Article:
Invisible Danger in Your Bathroom: Alarming Chemical Emissions Found in Common Hair Products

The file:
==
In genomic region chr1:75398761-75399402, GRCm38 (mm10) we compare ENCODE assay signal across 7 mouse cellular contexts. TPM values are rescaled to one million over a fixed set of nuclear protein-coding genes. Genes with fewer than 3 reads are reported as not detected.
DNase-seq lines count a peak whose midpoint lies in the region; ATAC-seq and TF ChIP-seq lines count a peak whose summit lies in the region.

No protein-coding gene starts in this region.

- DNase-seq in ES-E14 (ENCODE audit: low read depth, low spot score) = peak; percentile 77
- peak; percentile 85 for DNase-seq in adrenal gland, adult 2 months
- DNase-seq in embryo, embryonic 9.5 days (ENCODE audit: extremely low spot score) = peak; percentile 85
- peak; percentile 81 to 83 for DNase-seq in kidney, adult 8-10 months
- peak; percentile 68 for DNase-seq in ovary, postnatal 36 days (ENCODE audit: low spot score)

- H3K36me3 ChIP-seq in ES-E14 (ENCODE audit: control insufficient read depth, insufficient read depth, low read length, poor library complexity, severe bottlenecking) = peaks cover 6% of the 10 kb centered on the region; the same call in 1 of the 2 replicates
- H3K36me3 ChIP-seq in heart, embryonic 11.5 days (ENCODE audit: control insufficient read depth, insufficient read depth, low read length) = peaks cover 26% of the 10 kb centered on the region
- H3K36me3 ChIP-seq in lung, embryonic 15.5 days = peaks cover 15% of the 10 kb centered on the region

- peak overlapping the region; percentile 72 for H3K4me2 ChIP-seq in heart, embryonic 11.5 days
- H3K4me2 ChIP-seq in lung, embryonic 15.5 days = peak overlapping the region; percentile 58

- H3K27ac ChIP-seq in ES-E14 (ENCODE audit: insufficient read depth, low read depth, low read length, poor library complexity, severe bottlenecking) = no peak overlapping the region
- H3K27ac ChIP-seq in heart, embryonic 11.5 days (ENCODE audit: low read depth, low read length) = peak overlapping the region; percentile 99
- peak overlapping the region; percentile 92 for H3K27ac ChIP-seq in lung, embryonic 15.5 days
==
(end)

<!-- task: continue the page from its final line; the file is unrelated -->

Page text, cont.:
The average morning routine for many Americans involves inhaling several milligrams of potentially harmful chemicals, according to Purdue University researchers. In a newly-published paper in Environmental Science &...